Urban scientists consequently need to be aware of how datasets, data science methods, and machine learning models may ultimately affect day-to-day decisions and policies10, and how that misinformed models may end up being used to justify courses of action affecting city-citizens and the urban environment for the worse. There is a danger in chasing misguided accuracy metrics or ‘buzz-friendly’ marketing pitches: models can be accurate, but meaningless. A simple and not uncommonly encountered example is applying simple error or accuracy rates to unbalanced datasets. Class imbalances are regularly faced by real-world data analysis situations when labels for one class substantially overpower another’s presence. Credit card fraud data provides an extreme example, where the minority class (fraudulent transactions) may be infinitesimally more diminutive than the majority class. When training a classifier against an unbalanced dataset using simple accuracy rates, the algorithm may opt to completely ignore the minority class (e.g. inferring that all credit card transactions are not fraudulent) while claiming an accuracy approaching 100%.
Various strategies exist for the temperance of class imbalance problems: undersampling the majority class, oversampling the minority class, adjusting the costs associated with losses from respective classes11; use of more nuanced accuracy metrics such as Receiver Operating Characteristic curves (the true positive rate plotted against the false positive rate) or F1 scores (weighted average of precision and recall)12; and calibration techniques for correcting the distributions of probabilistic classifications13. Nevertheless, the application of such techniques requires intervention through the role of an informed data scientist who, in turn, needs to be aware of the potential presence of such imbalances and how overlooking these may have far-reaching ramifications. This example reflects the broader issue: the development of predictive machine learning models may require a substantial degree of nurturing, testing, and oversight to understand how the model ‘thinks’ and ‘reacts’ to the data and to guard against unintended forms of behaviour. Visualisation methods can thus be important because they facilitate comprehension of how the models work while allowing domain experts, who may not have direct knowledge of how these models function at a lower level, an opportunity to provide feedback on suspicious forms of predictive behaviour.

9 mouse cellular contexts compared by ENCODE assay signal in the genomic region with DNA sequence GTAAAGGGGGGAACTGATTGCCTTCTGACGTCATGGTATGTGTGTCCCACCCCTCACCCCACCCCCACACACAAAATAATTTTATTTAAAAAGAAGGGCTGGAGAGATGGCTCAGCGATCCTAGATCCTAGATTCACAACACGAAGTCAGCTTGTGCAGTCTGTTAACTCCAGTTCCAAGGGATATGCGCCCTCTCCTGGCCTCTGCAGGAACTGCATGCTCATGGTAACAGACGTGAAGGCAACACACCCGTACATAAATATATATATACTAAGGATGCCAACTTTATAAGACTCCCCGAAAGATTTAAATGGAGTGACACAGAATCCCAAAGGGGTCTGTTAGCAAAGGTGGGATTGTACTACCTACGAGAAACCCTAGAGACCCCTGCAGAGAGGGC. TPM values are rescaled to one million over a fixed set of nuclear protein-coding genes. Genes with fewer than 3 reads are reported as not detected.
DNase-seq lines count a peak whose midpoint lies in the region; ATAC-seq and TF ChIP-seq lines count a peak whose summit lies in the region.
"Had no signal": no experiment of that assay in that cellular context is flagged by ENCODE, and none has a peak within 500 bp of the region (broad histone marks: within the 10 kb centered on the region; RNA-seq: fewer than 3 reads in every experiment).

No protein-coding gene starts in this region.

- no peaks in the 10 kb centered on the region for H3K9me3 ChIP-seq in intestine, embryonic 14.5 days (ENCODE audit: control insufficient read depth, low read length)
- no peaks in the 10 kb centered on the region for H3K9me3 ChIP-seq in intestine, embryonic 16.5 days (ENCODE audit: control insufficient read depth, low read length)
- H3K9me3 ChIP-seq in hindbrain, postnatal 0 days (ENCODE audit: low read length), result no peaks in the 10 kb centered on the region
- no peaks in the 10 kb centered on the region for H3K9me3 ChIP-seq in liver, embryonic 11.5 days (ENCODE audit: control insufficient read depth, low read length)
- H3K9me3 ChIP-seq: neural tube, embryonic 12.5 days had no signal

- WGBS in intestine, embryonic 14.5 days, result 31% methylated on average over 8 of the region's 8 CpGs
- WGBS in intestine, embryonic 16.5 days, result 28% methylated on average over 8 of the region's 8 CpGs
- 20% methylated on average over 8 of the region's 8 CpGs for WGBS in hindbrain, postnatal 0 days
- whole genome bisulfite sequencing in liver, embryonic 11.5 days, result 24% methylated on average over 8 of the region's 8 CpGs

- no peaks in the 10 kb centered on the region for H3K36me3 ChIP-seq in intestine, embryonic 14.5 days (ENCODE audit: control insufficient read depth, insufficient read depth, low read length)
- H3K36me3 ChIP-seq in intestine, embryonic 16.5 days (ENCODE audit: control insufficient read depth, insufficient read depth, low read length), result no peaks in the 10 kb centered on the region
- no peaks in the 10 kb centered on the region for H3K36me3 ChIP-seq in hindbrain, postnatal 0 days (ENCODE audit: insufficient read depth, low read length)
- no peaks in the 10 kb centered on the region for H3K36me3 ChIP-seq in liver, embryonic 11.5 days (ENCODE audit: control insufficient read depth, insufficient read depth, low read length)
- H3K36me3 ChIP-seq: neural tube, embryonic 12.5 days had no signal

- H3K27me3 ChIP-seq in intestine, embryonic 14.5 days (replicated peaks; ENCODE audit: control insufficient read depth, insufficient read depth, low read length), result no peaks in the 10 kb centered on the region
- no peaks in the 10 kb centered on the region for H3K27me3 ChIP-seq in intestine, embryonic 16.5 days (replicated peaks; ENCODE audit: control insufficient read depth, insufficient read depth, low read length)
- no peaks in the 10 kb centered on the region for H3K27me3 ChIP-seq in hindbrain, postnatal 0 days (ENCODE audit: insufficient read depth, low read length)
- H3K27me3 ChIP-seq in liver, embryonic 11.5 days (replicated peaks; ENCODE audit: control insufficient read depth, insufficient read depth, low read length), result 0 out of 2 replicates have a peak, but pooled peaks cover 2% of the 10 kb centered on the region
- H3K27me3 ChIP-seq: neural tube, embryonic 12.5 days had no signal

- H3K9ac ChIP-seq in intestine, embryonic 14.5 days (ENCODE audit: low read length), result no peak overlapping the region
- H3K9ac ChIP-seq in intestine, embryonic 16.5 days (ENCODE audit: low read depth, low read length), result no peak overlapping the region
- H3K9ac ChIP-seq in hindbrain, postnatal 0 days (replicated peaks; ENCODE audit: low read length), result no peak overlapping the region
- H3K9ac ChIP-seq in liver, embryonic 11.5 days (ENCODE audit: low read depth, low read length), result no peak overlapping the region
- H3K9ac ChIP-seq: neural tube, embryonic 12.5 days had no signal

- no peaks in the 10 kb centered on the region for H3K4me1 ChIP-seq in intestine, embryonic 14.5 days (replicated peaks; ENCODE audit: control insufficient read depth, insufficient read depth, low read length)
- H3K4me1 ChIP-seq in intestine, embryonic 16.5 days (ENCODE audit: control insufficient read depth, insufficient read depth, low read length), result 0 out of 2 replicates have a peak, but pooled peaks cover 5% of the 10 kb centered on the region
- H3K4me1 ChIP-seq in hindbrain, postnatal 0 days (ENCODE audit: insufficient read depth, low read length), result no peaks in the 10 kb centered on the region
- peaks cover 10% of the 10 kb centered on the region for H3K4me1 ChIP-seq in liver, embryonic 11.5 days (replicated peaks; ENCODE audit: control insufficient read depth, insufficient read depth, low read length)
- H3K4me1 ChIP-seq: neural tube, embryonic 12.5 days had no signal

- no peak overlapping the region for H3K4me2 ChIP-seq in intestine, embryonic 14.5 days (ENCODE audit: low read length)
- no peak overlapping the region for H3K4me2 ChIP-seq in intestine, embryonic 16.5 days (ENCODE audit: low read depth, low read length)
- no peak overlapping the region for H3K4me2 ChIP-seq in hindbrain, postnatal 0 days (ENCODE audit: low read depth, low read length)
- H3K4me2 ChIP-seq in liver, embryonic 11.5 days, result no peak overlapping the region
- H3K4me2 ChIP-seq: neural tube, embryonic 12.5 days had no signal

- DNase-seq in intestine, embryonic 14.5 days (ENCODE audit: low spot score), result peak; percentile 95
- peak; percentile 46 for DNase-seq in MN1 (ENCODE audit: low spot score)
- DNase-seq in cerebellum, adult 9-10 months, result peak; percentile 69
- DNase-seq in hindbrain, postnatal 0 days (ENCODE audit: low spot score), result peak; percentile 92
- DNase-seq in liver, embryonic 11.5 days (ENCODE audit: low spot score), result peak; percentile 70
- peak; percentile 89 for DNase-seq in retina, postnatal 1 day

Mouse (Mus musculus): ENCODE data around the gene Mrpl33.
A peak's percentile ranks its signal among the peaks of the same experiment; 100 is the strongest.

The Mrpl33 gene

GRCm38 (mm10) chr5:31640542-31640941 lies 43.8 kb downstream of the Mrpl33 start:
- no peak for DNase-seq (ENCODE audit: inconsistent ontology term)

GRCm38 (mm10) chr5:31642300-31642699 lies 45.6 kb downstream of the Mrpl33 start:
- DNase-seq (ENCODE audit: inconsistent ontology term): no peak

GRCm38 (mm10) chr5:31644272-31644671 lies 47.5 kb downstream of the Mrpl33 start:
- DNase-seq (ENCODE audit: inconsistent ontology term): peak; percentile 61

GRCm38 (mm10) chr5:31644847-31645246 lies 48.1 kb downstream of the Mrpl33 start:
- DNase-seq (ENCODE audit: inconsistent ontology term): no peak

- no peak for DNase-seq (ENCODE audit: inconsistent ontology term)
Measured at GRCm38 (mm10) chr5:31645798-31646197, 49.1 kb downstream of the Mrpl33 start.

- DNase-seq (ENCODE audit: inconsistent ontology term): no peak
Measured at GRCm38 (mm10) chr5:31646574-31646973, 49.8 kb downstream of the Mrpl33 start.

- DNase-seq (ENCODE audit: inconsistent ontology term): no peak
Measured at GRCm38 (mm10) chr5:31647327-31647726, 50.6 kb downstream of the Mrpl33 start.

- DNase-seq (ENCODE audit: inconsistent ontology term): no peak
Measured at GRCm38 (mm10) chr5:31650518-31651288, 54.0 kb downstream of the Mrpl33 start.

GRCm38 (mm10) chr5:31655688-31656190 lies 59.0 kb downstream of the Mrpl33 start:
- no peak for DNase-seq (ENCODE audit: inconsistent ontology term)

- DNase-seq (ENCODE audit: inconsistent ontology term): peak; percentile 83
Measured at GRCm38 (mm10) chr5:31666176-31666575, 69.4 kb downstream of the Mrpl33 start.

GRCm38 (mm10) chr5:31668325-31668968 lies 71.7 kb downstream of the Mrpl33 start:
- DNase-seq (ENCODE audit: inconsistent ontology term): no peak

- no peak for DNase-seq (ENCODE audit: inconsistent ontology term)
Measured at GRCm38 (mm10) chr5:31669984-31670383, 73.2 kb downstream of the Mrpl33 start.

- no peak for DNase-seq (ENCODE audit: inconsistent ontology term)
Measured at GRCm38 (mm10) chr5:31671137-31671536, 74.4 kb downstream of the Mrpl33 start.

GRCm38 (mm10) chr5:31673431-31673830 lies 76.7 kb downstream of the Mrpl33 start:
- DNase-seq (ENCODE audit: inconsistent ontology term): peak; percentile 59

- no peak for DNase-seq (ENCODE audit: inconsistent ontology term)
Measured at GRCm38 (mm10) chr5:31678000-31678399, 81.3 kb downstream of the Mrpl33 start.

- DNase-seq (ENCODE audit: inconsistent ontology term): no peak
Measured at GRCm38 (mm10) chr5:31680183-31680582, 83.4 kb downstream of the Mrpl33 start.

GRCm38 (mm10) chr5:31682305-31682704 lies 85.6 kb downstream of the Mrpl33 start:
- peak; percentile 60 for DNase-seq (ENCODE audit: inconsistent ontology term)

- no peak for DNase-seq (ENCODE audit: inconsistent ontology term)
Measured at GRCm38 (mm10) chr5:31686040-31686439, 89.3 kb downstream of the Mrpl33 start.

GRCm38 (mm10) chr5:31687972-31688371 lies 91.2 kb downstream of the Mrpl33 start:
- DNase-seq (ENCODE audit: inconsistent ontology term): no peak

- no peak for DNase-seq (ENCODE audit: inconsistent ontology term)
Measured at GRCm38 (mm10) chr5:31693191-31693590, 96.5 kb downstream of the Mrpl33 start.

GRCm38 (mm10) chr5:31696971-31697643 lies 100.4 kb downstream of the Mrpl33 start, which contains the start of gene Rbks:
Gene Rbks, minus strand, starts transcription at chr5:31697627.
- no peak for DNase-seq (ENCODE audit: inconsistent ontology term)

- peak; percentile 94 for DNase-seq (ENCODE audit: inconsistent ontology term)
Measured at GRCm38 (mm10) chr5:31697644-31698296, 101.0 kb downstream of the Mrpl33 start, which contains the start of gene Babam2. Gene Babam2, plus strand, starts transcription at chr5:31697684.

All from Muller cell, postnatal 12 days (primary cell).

Whereas the misuse of data science methods for any variety of problematic workflows or end-purposes exists, these methods also hold the potential for scalable and rigorous forms of sensible analysis if used with sufficient safeguards and rigorous oversight from those with detailed knowledge of the domain of interest. Contrarily, it bears emphasis that throngs of architects, urban designers, planners, engineers, civic officials, and NIMBYs have, in turn, been directly responsible for a trail of ill-conceived urban interventions, and this cannot be blamed on statistics or models so much as a human proclivity towards reductionism and self-interest. Although humans are better than machines at generalising problems, they can also be susceptible to wistful narratives or easily waylaid by idealistic pursuits or profit-driven motives. Further, even where skilled and perceptive urban designers and planners are well-aware of implicit biases underpinning problematic planning proposals, they may be at a loss to bolster better-informed decision-making against hearsay or political pressures. Against this backdrop, an interesting question can be posed: can we connect the strong suits of domain experts, who may intuitively understand the issues at hand, to the strong suits of algorithms capable of exhaustively exploring and laying bare the solution space in a robust and scalable manner? How might tools that synthesise qualitative knowledge with quantitative approaches build an accountable evidence base within the context of politically wrangled decision-making processes?